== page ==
Faculty members and administrators across campus were engaged in our work. The administration made a commitment to scholarships. The admissions team was gung-ho. Toward the end of our engagement, some faculty members were personally making recruitment calls "for the first time in years," as one of them told me. The result was a dramatic turnaround in recruiting success - a 58% one-year rise in freshman enrollment, with slightly higher SAT and ACT scores, following a 12% decline in enrollment during the previous four years.

Were we that good? Well, no marketing team is that good. The key was that things had become very bad at this university by the time we were engaged. A large operating deficit, unhappiness with the president (who was soon forced out), the aforementioned enrollment declines and disappointing fundraising combined to create common purpose and a palpable sense of urgency. Crises tend to do that.

Can your university achieve marketing success without a timely crisis?

These days, as a consultant, I am typically hired to drive change initiatives. For those initiatives to succeed there needs to be more than a wish list or even a consensus vision of tomorrow. Organizations need an active "executive sponsor" to accelerate change and make it stick; for institutions of higher education, the president or chancellor is the only person who can effectively fill the role.

Taking the role of sponsor doesn't mean that you try to do the work yourself (and please don't). The sponsor has the power to make the work important, to enlist the right people, to make sure things happen, to create wins.

So, here is my counsel to your president. It's not your fault. (I will say this only once, as opposed to the Robin Williams character in Good Will Hunting who rattled it off ten times to the Matt Damon character.) You are burdened by tradition, inertia, industry norms and the particulars of campus culture. But even if you did not create the current mess, there is no reason to perpetuate it.

Here is the prescription:

  • Give the marketing staff more accountability, with authority to match. A few innovative institutions have created marketing leadership positions with actual discretionary resources and a direct report to the top. Even when those positions are defined wholly around marketing communications (not including other areas of the marketing mix), such an organizational change is a start.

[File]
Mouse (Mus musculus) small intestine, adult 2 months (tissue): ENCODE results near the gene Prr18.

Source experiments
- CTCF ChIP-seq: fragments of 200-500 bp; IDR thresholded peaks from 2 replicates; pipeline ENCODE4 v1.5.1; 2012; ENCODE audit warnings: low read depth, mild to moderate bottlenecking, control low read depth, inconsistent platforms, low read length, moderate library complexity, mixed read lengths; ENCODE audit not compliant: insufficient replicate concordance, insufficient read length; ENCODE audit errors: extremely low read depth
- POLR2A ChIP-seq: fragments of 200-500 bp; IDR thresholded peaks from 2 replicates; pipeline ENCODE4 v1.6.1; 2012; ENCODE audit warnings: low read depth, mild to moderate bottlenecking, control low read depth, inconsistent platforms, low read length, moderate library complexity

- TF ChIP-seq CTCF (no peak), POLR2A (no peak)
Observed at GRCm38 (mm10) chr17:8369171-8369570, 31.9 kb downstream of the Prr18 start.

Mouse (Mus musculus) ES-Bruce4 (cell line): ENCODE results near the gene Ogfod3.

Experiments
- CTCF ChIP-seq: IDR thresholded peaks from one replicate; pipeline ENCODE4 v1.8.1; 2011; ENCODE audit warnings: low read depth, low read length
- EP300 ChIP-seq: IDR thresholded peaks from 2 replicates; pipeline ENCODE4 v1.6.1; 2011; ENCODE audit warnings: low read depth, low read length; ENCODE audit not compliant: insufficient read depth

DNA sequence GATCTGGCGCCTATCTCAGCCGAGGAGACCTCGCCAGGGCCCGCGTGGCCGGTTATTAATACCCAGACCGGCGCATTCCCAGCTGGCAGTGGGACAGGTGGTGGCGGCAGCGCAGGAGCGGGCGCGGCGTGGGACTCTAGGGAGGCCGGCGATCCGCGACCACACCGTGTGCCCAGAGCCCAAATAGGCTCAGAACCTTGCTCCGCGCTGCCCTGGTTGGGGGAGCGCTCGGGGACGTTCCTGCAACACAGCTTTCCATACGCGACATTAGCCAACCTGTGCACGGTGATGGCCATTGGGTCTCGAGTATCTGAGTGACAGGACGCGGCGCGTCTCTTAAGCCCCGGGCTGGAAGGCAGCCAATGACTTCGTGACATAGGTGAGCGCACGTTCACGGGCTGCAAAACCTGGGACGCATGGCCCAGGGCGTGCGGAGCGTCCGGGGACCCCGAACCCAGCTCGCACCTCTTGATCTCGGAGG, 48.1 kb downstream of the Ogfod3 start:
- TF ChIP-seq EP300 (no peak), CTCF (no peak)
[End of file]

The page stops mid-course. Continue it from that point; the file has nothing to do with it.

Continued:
• Bring real research into the mix. Your institutional-research team is vitally important, but the institution probably needs to shift its focus away from itself and that peer-institutions list and more toward the outside world. Use an objective, outside expert if necessary. Tell the team you expect to hear new insights.
  • Push hard for fresh ideas and practices. Learn how an institution that isn't on your peer list (or even a private firm) is succeeding and learn from them.
  • Put together a small task force with clout and visibility. Yes, in your culture everyone wants to be heard. The task force can and should use phases of "discovery" (prior to forming specific recommendations) and "validation" (presenting early-stage ideas) with a broad range of people in order to hone their ideas and gain needed political support. That is the way to make sure enough people are heard. The actual decision-making team should be kept both small in number and comprised wholly of people who know what they are doing and have a stake in marketing success.
  • Give the team freedom to test ideas on a small scale, then evaluate and adjust. There will be a time for the big kickoff of new messages and programs. When that time comes you will be more confident, and will have a much easier time convincing skeptics about the wisdom of the new approach, if there are results to reference.
  • Keep the sense of urgency alive. You can maintain the pace of change by having informal barrier-busting meetings with the task force. Remind everyone on campus that this effort is a priority. Hold the team accountable for deadlines, but also celebrate small wins and milestones along the way.

No, the status quo of lame marketing isn't your fault. But only you can change it. How do you like them apples?

Jim Karrh, Ph.D., a former tenured marketing professor and corporate marketing executive, is a consultant, columnist and speaker. He is also Director of MarketSearch, the research and strategy division of Mangan Holcomb Partners in Little Rock, Arkansas.